With the Rangers off to another bumpy start to their season, it’s important that fans remember that it could be worse. Much worse.
The 1943-44 Rangers lost their first 11 games of the season. Thankfully it’s a Ranger record that still stands today. The streak was broken by a 2–2 tie with Montreal but then they lost the next four in a row. The Blueshirts finished the 50 game season with a 6-39-5 record for 17 points, 26 points out of a playoff spot. They managed to score 162 goals but gave up a whopping 310 goals against. No Ranger team would give up more than 300 goals until the 76-game 1975-76 season (333).
World War II was the main reason for the team’s steep decline. The War had a devastating effect on the NHL but hit the Rangers especially hard. After all in their first 16 seasons the Rangers won three cups, finished first three times and missed the playoffs only once. But then came the war and it would take a long time for the country and the Rangers to recover.
On December 7th 1941, the day Japan bombed Pearl Harbor the Rangers beat Boston 5-4. Over the next season and a half 10 of the 14 Rangers in the lineup that night joined the armed forces. Muzz and Lynn Patrick were among the first to leave. Even though they were both born in Canada, they were naturalized American citizens and joined the US Army. Goaltender “Sugar” Jin Henry enlisted in the Canadian Army. Art Coulter joined the Coast Guard. Alex Shibickey and Neil and Mac Colville were also soon in the Armed Forces.
The Rangers still managed to finish in first place in 1941-42 but fell to last place in 1942-43 with a 11-31-8 record. However the 1943-44 season was the low point of the War years for the Rangers.
The loss of their best players certainly hurt the Rangers but they were also victimized by a number of poor decisions by Lester Patrick who was the architect of the team’s previous success.
Patrick thought that the league would cease operations during the war so he sold off all the players from his top farm club the Philadelphia Ramblers.
But the league didn’t miss a game and the Rangers were left with little NHL caliber talent. He was also leery of wartime border crossing restrictions and loaned Phil Watson, the center of the Rangers top line with Bryan Hextall on the right and Lynn Patrick on the left, to Montreal in exchange for Charlie Sands, Fern Gauthier, Dutch Hiller, John Mahaffy and future considerations which turned out to be Tony Demers. Watson got his name on the Stanley Cup that season, while the Rangers finished in the cellar. Patrick actually wanted to suspend operations after the 1942-43 seasons but when the Brooklyn Americans dropped out of the league the NHL’s Board of Governors talked him out of it.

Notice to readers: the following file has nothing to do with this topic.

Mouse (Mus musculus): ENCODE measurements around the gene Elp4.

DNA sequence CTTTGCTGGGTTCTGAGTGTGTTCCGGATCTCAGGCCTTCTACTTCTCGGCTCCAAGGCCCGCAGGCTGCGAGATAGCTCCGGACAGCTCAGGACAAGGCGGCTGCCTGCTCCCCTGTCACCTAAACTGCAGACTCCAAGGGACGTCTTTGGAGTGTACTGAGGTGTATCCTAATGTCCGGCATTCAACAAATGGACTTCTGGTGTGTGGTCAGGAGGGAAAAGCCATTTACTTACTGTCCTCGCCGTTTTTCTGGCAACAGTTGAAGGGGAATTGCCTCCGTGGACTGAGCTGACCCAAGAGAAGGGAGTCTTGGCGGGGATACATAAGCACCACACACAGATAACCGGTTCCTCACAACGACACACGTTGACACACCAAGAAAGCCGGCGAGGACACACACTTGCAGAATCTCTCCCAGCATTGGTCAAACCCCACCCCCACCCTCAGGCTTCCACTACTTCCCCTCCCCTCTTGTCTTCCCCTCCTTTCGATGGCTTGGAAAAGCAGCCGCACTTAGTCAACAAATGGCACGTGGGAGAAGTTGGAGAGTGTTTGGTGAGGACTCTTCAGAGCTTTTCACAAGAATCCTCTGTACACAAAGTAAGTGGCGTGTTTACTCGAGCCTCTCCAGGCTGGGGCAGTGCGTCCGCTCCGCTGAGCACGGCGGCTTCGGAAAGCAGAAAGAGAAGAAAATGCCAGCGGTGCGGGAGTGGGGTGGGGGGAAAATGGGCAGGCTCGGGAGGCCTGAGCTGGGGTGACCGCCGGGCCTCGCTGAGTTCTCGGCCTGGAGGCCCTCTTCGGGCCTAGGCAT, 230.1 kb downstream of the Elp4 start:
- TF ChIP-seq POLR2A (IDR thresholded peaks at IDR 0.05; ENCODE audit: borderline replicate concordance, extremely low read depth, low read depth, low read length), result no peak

The 1943-44 Blueshirts were shutout five times and surrendered 10 or more goals seven times during the season including a franchise worst 15-0 loss to Detroit on January 23rd at the Olympia. Despite the lopsided score goalie Ken “Tubby” McAuley made 43 saves that night. I guess you could say his defense let him down. The Wings actually scored a 16th goal but it came right at the final buzzer and was not allowed. The Rangers could only muster nine shots on Detroit’s Connie Dion handing the Wings own wartime replacement goaltender his only NHL shutout.
The fact that McAuley was their goaltender that season is another example of the Rangers poor planning. When they opened training camp for the 1942-43 season Patrick did not have a goaltender under contract to replace Jim Henry. So they had to scramble to find a capable netminder. Four goalies played for the Rangers in 1942-43: Bill Beveridge, Lionel Bouvrette, Jimmy Franks and the infamous Steve Buzinski (the puck goes in-ski), each with little success.
At the beginning of the 1943-44 season the Rangers signed McAuley, who had only senior league experience, and hoped for the best. Ken finished the season with a 6.20 goals-against average giving up 310 goals. But the guy really deserved a medal. He played in all 50 games, his only relief came when he was injured and replaced for one period by Harry Lumley who was Detroit’s spare goaltender. The Blueshirts had no one else to turn to for the 1944-45 season so they resigned McAuley who was able to lower his GAA to 4.94 that season.
The 1943-44 Blueshirts set a franchise record for the most rookies used during the season (20). One of those youngsters was Don “Bones” Raleigh who was only 17 years old when he made his Ranger debut. Raleigh recorded two goals and two assists in 15 games but was later sidelined with a broken jaw. Raleigh would return a few years later to enjoy a memorable 10-year career with the Rangers.
Hextall led the team in scoring with 21 goals and 33 assists but he received little help from the rest of the forwards. It got so bad that Coach Frank Boucher at age 42 came out of retirement and played 15 games. Although his legs and stamina were gone he still managed to score four goals and add 10 assists for 14 points in 15 games. The Blueshirts finished the season pretty much the same way they started it with a 21 game winless streak going 0-17-4 from January 27th to the end of the season on March 19th,
The Rangers finished last in each of the next two seasons and Patrick was dismissed in 1946. He was replaced by Boucher who also remained as coach. Boucher rebuilt the farm system that would produce stars such as Andy Bathgate, Harry Howell and Allan Stanley in the 1950’s.
But the damage had been done and the Blueshirts didn’t make the playoffs again until 1947-48 and only five times in the next 14 seasons.